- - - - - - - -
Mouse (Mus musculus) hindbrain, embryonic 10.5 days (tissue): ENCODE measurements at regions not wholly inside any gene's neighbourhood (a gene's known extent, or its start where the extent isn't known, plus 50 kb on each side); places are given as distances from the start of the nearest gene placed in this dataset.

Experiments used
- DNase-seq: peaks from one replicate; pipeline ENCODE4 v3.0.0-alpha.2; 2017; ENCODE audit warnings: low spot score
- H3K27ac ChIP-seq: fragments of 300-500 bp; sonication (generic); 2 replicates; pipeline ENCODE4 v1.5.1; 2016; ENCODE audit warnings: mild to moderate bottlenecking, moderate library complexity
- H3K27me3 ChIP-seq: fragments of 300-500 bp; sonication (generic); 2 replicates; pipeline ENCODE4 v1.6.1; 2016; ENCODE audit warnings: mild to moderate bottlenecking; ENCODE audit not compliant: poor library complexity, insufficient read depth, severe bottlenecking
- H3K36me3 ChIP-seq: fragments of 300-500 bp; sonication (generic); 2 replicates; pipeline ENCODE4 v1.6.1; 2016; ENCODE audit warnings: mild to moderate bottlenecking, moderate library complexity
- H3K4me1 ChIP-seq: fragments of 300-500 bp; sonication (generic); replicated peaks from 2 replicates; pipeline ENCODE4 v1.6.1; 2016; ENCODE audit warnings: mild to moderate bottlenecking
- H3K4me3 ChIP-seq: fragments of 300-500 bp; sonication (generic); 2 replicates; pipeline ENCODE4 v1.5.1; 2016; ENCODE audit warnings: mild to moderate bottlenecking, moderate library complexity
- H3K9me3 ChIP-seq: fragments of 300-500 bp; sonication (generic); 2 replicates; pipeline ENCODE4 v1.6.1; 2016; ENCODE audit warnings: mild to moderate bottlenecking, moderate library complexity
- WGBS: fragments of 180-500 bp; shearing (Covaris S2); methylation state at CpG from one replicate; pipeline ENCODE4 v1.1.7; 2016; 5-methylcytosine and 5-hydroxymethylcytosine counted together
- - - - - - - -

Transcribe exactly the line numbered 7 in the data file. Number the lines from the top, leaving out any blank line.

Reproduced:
- H3K4me1 ChIP-seq: fragments of 300-500 bp; sonication (generic); replicated peaks from 2 replicates; pipeline ENCODE4 v1.6.1; 2016; ENCODE audit warnings: mild to moderate bottlenecking